Thanks and Giving




There's a reason this blog is called Maximum Gratitude Minimal Stuff.  I spend a lot of time writing about minimalism and decluttering, but it's the habit of giving thanks that changed my life and started me down a simpler path.


I was taught from a young age to aspire to greatness.  My parents thought me capable of straight A's and starring roles.  And I worked hard to meet those expectations.  Success gave me a measure of confidence, but it also made me a perfectionist who was secretly afraid to try new things.  And I was kind of a snob.


For most people, excellence, achievement, winning, and plenty of money and possessions are considered not just desirable, but the purpose of life.  Backseat roles and "getting by" are not what we wish for.  And with all the best intentions, our parents, teachers, and coaches want us to find our "passion" so we can distinguish ourselves in some way.


We pay lip service to the idea that "everyone matters," but we obviously treat some people as more important than others – the wealthy and the prominent.  And we all want to be significant in some way.  If we don't get enough of that recognition in our day to day lives, we seek it online.  Somehow we need to do more, have more, be more to be happy.


But no matter how hard I strive, there's always someone who does more and has more than me.  Even Jeff Bezos and Elon Musk haven't stopped seeking money and influence, nor are they finished chasing their dreams.


I've said it before – our constant desire for more autonomy, knowledge, and comfort is what leads to discovery, invention, and innovation.  We all owe a debt to the strivers who came before us.  But that constant pressure to achieve can also make us anxious or depressed.  Our competitiveness can lead to jealousy and suspicion.  Our eternal search for more can make us very unhappy.


Anyone who thinks that money and success only reveal who you are, rather than changing your very heart, isn't paying attention.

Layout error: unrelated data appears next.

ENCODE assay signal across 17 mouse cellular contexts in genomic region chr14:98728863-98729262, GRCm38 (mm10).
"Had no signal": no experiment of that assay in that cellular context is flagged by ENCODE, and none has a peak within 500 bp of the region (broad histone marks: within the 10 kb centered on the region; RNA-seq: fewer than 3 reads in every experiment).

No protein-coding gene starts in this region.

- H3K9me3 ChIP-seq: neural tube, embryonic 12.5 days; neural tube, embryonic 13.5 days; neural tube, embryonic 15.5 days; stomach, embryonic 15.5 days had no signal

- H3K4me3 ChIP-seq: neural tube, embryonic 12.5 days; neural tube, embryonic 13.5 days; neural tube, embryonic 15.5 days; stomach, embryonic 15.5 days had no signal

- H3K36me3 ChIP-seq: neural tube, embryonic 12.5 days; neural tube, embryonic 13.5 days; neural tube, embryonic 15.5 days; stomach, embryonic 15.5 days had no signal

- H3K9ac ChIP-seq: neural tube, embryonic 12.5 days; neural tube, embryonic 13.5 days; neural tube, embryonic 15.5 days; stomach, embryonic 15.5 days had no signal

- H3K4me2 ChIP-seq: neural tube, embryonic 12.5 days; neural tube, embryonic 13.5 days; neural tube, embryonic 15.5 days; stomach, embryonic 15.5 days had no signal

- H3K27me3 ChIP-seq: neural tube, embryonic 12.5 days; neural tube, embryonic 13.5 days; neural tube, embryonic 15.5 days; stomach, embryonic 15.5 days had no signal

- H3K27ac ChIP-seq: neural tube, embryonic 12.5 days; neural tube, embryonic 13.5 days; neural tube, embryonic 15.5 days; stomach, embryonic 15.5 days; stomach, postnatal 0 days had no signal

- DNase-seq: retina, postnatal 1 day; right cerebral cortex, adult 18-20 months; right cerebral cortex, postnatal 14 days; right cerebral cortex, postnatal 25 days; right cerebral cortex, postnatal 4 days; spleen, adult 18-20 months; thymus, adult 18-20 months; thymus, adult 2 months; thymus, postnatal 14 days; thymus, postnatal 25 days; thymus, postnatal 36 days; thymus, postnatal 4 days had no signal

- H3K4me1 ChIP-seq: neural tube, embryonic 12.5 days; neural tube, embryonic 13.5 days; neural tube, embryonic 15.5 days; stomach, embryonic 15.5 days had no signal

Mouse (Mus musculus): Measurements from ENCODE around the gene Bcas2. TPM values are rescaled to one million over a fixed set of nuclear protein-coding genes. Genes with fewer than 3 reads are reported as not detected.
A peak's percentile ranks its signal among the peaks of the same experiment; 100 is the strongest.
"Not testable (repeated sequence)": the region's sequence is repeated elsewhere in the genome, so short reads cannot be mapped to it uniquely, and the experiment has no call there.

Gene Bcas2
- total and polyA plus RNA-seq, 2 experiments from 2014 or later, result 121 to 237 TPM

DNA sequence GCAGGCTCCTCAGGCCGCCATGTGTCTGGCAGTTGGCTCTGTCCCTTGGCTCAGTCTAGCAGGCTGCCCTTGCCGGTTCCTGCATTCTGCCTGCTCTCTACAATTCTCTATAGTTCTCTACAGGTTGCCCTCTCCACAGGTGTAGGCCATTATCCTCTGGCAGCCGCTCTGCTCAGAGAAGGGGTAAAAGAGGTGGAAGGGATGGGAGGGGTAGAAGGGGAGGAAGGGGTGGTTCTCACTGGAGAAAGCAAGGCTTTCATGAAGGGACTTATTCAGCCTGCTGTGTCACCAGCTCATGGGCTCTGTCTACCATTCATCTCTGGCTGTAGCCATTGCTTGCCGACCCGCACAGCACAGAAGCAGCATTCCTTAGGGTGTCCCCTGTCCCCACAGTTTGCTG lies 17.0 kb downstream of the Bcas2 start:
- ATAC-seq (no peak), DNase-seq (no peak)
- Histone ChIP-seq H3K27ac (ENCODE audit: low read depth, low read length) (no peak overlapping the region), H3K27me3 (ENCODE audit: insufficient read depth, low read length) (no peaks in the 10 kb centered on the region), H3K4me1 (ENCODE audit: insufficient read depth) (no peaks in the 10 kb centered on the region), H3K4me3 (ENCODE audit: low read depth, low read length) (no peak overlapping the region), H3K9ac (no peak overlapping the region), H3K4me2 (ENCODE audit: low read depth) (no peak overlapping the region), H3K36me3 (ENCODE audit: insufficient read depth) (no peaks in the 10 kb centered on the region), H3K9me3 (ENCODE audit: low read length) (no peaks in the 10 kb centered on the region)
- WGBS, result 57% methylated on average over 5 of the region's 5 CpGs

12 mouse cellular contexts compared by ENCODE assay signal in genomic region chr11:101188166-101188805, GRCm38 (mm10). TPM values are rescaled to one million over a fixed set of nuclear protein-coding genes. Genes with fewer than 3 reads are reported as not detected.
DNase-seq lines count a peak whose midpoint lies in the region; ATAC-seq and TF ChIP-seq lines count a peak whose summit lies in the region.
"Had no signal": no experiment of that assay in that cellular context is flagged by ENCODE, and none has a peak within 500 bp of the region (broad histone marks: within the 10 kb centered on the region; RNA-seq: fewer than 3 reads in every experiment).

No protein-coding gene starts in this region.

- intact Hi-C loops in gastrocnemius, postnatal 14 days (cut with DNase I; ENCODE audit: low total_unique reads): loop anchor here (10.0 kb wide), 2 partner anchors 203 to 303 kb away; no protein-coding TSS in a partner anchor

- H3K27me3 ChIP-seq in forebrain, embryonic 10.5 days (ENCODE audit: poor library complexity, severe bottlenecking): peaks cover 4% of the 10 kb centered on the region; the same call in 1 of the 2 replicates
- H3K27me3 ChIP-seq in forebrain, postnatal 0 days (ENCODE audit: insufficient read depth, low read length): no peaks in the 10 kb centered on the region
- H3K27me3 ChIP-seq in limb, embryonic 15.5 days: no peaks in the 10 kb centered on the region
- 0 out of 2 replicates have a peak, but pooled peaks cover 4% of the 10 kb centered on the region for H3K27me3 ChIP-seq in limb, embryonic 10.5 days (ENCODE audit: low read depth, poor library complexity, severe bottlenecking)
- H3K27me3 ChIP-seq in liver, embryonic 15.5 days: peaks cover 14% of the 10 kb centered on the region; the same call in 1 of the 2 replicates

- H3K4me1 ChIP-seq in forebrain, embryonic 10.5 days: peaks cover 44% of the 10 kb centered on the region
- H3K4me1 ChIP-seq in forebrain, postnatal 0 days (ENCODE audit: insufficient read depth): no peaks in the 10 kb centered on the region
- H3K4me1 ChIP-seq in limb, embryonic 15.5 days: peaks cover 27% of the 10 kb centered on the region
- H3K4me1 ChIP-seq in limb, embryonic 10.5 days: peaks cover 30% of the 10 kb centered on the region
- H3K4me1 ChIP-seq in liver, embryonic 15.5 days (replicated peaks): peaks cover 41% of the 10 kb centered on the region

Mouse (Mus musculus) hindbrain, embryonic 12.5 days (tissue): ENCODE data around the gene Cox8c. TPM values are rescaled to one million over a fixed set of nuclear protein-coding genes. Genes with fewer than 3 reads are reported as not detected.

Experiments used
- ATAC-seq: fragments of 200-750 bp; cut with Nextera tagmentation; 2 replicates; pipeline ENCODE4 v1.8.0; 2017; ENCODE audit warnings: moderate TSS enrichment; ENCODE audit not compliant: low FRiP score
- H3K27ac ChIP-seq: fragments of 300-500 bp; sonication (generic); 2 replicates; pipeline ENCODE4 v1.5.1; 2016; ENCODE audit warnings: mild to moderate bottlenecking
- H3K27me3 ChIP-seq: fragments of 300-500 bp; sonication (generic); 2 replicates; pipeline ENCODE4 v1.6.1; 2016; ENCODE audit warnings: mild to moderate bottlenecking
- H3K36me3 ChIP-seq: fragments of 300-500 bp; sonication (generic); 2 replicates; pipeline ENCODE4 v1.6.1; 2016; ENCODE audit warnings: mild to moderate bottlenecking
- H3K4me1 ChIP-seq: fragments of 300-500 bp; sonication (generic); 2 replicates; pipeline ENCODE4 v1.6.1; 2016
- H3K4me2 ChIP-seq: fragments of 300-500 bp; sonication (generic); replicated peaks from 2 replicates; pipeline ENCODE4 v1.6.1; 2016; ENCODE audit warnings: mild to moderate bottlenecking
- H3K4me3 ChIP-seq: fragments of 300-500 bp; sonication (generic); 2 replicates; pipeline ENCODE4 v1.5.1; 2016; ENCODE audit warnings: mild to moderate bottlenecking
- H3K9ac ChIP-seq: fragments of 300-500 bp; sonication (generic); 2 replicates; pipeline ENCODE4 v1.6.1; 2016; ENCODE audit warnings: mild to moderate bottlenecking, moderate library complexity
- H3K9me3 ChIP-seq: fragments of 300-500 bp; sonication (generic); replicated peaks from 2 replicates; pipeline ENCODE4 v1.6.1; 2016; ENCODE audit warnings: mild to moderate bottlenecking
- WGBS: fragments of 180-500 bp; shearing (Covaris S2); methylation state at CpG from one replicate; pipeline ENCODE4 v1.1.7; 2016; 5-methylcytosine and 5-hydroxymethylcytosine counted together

Studies show that powerful, affluent people are more likely to break rules, lack empathy, and sacrifice intimate relationships.  Does this mean that everyone with financial means is evil?  Of course not – that would include most of us.  But it does mean that we should be aware of the potential negative influence of money and success.  It also means that those things are not always worth the effort we expend in acquiring more of them.


In fact, becoming conscious of how much we already have is the path to happiness.  The practice of gratitude actually changes your brain in multiple positive ways.


Current research shows that gratitude increases serotonin levels, improving sleep, mood, and metabolism.  Even more interesting, an attitude of thankfulness stimulates the production of dopamine, the neurotransmitter that's activated when something good unexpectedly happens.  While acquiring a new pair of cute shoes can release a burst of pleasure, so can sitting down with a gratitude journal.


Unlike buying something new, a regular gratitude practice will lead to long-lasting satisfaction.  When you focus on what you're grateful for, you essentially crowd out your more negative thoughts.  And since the brain constantly looks for things that prove what you already believe (it's called confirmation bias), by regularly scanning your life for what is good, your mind will start finding even more good things for you to appreciate.


Most of us have a lot to be happy about, even if we don't think so.  And if we spend more time focusing on those good things – cultivating gratitude – we will feel happier.  Gratefulness leads to happiness.  It's an essential part of a quality life.


In our culture, it seems acceptable to focus on our problems and woes.  It's acceptable to spend a lot of time criticizing ourselves and finding fault with others.  And just like gratitude, complaining and pessimism get easier with practice.  So developing appreciation takes a conscious effort to be different from the crowd.


This is why a gratitude journal can be so beneficial.  Actually writing down what you're grateful for forces you to slow down, be more mindful, and really pay attention to the goodness in your life.  And when bad things happen (as they do), that long record of blessings helps you create the resilience you need to take positive action and survive those hardships.


Yet another thing happens when you start to notice and give thanks for all you have.  You realize that you're living with abundance.  You feel rich.  And you discover that you have the means and the desire to be generous.


That's why thanks and giving go together.  One just naturally leads to the other.


Don't impoverish yourself by leaving thanksgiving to just one day a year.  Gratitude will bring contentment, satisfaction, and a hopeful view of the future like nothing else can.



It is not joy that makes us grateful;
it is gratitude that makes us joyful.

David Steindl-Rast



Photo by Lucas George Wendt on Unsplash

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